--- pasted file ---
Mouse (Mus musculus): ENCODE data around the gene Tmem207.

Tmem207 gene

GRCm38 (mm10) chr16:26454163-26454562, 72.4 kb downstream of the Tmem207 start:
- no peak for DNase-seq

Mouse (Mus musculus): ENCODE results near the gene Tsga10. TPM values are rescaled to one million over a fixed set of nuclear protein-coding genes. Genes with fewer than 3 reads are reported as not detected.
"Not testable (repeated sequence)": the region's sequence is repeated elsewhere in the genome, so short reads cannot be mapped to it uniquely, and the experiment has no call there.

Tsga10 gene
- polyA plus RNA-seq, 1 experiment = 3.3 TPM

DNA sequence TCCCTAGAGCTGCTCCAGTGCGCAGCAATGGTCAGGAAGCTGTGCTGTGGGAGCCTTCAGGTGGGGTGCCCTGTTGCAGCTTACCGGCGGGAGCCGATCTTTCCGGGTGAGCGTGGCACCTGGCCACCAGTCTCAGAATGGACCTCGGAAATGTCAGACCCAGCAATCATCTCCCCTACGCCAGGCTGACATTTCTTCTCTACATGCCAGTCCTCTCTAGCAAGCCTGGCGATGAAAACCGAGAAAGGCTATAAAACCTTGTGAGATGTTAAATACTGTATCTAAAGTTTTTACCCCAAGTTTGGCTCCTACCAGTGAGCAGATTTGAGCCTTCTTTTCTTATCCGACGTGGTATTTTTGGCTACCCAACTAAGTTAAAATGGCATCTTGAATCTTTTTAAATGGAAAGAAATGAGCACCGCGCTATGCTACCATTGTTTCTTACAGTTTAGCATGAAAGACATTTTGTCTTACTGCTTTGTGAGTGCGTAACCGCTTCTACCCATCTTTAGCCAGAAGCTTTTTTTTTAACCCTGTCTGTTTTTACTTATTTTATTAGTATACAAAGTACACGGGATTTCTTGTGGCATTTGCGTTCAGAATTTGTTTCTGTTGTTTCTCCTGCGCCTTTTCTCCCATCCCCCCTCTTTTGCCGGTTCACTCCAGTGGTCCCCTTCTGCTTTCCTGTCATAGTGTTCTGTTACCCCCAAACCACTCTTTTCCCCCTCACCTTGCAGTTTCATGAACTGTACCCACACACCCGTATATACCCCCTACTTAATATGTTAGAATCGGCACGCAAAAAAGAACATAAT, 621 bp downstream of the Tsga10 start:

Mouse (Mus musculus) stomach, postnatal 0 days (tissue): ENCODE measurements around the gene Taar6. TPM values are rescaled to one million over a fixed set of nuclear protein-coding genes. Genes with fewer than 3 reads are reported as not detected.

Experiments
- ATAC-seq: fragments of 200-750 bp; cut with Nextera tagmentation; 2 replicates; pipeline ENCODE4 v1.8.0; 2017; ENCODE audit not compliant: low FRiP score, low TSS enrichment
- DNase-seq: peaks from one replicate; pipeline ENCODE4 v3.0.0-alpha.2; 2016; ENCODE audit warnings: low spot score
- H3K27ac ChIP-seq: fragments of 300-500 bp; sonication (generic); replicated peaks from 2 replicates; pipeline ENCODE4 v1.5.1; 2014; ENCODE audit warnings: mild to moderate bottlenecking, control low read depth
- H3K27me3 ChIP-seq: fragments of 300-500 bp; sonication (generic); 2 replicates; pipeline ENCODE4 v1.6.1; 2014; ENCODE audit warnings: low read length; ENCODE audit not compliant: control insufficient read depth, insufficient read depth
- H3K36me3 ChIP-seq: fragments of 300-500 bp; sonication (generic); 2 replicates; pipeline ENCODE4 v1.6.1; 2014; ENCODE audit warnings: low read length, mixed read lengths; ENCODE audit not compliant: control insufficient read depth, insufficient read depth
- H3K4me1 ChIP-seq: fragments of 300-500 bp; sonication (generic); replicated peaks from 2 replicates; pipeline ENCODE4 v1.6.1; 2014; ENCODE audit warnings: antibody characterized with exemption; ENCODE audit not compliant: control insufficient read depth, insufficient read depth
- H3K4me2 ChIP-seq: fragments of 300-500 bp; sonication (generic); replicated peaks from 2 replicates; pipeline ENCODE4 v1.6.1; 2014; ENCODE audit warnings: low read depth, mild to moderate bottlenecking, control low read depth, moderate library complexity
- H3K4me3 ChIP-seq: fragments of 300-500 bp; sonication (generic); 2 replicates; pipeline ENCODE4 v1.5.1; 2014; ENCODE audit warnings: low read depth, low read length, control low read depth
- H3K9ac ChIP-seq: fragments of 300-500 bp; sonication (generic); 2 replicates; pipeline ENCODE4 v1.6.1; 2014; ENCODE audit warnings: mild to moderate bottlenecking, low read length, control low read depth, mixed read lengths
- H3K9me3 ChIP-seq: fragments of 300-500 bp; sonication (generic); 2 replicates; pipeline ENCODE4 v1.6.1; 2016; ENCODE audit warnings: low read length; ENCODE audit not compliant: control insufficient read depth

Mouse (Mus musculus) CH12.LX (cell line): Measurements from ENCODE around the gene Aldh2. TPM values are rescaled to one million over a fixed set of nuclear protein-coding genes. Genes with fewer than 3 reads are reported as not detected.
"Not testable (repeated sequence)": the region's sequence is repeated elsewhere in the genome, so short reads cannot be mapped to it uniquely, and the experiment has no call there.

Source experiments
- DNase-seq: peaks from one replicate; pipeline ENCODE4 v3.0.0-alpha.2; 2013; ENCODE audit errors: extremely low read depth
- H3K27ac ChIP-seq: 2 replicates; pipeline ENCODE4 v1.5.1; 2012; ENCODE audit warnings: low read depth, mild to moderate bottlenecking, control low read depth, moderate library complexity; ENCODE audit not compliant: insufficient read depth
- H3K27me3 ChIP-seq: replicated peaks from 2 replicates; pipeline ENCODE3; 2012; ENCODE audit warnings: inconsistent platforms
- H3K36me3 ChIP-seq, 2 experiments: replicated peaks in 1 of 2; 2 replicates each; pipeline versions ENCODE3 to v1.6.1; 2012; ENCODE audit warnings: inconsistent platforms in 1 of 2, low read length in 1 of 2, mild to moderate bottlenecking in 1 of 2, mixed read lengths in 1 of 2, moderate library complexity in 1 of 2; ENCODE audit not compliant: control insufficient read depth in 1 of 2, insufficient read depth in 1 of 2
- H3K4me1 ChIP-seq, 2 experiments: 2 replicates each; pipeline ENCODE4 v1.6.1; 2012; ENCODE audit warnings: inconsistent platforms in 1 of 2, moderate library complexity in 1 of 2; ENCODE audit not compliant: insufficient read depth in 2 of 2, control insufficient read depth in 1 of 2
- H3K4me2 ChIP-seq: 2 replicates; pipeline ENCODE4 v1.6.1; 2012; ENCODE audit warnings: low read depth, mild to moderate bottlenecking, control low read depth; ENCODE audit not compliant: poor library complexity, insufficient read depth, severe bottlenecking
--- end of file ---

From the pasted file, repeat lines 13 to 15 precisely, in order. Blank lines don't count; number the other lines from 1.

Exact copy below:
- DNase-seq: peaks from one replicate; pipeline ENCODE4 v3.0.0-alpha.2; 2016; ENCODE audit warnings: low spot score
- H3K27ac ChIP-seq: fragments of 300-500 bp; sonication (generic); replicated peaks from 2 replicates; pipeline ENCODE4 v1.5.1; 2014; ENCODE audit warnings: mild to moderate bottlenecking, control low read depth
- H3K27me3 ChIP-seq: fragments of 300-500 bp; sonication (generic); 2 replicates; pipeline ENCODE4 v1.6.1; 2014; ENCODE audit warnings: low read length; ENCODE audit not compliant: control insufficient read depth, insufficient read depth